Vive Le Centre? Macron’s Fight Is Only Just Beginning

Despite the palpable relief at the result in Brussels, Macron’s margin victory was in fact uncomfortably small.
French president-elect Emmanuel Macron waves to the crowd at the Pyramid at the Louvre Museum in Paris on May 7. Emmanuel Macron was elected French president in a resounding victory over far-right National Front rival Marine Le Pen after a deeply divisive campaign.
05_19_France_02 Source: Patrick Kovarik/AFP/Getty

It was the day the world didn’t end; the day that the tide of populism that gave the world Brexit and Donald Trump turned; the moment when French voters chose pragmatism over protest. That, at least, was the judgement of Europe’s establishment at the victory of centrist Emmanuel Macron in the May 7 French presidential election.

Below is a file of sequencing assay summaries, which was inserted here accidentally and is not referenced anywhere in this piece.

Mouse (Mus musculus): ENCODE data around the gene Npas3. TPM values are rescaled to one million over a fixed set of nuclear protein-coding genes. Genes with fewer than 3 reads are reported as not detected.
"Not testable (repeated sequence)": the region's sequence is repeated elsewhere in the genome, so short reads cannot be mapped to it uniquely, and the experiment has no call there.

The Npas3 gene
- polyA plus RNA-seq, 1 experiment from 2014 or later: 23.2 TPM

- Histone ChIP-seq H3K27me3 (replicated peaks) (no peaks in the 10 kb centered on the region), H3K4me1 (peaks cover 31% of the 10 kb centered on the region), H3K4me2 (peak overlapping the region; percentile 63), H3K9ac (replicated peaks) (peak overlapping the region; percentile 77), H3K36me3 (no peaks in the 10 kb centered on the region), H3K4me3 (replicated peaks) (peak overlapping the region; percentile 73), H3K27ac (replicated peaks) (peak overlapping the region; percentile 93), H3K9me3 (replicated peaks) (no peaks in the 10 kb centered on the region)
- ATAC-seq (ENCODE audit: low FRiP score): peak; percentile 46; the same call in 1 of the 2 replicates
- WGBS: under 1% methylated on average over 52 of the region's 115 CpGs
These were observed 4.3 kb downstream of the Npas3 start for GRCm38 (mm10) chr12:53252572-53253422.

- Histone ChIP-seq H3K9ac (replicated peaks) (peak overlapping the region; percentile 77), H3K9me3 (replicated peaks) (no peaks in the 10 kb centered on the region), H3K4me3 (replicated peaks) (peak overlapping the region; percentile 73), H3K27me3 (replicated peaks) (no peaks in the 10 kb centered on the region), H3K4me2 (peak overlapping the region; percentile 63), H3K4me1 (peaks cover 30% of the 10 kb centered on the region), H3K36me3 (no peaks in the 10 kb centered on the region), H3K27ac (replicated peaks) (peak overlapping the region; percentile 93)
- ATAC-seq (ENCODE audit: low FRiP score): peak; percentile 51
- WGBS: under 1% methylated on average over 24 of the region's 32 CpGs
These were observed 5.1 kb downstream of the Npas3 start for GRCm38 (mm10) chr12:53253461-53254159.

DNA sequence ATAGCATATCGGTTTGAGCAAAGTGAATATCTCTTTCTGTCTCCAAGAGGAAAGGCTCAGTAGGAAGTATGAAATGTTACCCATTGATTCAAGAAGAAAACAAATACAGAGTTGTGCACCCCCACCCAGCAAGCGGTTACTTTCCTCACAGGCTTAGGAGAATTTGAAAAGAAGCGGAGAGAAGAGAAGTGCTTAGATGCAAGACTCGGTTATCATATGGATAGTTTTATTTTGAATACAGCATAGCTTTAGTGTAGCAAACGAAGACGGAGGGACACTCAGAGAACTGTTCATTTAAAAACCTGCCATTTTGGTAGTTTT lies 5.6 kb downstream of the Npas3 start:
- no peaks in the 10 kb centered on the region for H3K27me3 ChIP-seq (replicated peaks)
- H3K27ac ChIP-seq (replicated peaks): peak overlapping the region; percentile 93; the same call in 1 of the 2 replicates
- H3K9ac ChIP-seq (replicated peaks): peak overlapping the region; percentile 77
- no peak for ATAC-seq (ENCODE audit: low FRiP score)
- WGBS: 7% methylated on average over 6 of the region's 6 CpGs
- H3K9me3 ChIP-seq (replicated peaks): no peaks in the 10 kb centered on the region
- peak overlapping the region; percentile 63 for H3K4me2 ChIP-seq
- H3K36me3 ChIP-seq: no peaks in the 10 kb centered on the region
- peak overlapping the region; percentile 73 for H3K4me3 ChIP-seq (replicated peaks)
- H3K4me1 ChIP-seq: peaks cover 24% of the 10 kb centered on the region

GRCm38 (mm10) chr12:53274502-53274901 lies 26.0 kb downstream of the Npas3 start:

It’s not hard to see why the defeat of the Euroskeptic, anti-immigration Marine Le Pen was so vital to the West’s future. A victory for Le Pen’s far-right National Front party would likely have heralded the disintegration of the European Union and the end of the continent’s grand experiment with open borders. And it would have caused a deep crisis in a world order based on free trade, mass migration and globalization—precisely the forces that Le Pen’s insurgent campaign blamed for France’s ills.

Macron—a former economy minister and relative political unknown before he launched his surprise centrist-insurgent bid for the presidency last November—stormed into the Elysée Palace by a decisive 66

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